The tactics are solid in ways you might miss. When the two ‘snipe,’ they use a shooter/spotter setup. They lay down cover fire and even bound to cover while one covers the threat. The slowest car chase ever mixes in some fantastic use of cover and smart tactics to evade a pair of Wiley bodyguards.
The Guns of The Way of the Gun
The guns are very much of the era. The two main characters use Colt 1911s. They both use the same gun, which makes a ton of sense. They can share ammo and magazines, and logistics are simplified. Even in 2000, there were plenty of better options than the 1911, but they made it work.
The high-cost bodyguards utilize the very modern-for-the-time HK USP. We see a mix of shotguns in use by everybody, from the protagonists to the bodyguard and the team of bagmen. Speaking of the bagmen, they love their revolvers.
Sure old dudes love revolvers. That’s a trope that was super present in the 2000s. The fact they were all snub nose revolvers is an odd choice. Great for concealment but terrible when you know you’re going to a gunfight. Yet, those are the guns the bagmen brought to the fight.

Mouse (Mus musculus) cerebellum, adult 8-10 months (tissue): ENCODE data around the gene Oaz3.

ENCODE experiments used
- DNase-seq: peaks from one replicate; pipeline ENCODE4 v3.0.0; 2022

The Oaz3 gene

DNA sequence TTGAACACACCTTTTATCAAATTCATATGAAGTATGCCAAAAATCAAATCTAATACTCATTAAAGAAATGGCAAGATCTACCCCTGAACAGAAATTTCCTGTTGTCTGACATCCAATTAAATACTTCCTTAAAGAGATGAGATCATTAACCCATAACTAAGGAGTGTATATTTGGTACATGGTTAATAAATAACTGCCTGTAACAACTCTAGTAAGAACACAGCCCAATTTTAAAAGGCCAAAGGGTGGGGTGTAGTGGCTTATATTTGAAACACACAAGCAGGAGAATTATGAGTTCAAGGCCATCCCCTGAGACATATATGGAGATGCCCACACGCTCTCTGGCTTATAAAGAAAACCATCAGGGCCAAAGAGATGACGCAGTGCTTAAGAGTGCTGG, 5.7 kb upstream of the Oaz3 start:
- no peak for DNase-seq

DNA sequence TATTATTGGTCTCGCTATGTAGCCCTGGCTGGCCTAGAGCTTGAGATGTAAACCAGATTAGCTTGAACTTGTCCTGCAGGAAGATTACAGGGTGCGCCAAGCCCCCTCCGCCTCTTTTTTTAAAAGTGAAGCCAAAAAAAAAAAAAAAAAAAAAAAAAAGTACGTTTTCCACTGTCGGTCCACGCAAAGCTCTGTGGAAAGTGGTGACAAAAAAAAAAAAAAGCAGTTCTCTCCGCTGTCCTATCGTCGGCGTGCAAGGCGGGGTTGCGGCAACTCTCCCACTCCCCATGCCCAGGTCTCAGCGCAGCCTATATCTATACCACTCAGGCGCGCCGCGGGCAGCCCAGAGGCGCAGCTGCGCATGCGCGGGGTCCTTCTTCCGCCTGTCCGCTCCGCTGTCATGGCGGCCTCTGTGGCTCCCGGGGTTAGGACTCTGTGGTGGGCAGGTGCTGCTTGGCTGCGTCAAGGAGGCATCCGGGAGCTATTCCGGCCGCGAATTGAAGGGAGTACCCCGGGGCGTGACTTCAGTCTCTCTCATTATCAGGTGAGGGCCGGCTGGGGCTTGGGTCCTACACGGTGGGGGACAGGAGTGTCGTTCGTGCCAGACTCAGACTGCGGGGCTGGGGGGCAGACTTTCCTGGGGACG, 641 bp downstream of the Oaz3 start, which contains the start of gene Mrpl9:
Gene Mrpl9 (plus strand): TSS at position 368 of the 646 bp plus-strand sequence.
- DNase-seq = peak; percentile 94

In a few scenes, the protagonists use a Galil in 7.62 NATO. That’s a sweet gun, and I loved seeing it. However, it created a problem for the movie to solve. Our Galil-wielding protagonist would make short work of the bagmen, so the movie’s creators had to fix it. What they did was make Benicio del Toro empty the gun and his spare mag in about five seconds.
It’s a bit of a continuity failure in context with their other preparations and tactics, but nothing unforgivable.
I don’t think this is a Brains kind of operation.
The Way of The Gun takes the cake as one of the best gun movies ever. It’s fun, it’s action-packed, the gunplay is tight, the tactics are solid, and the film still has a story to tell. It’s not an action movie that treats you like an idiot, and I appreciate that. What does the peanut gallery have to say?
Do you enjoy this flick?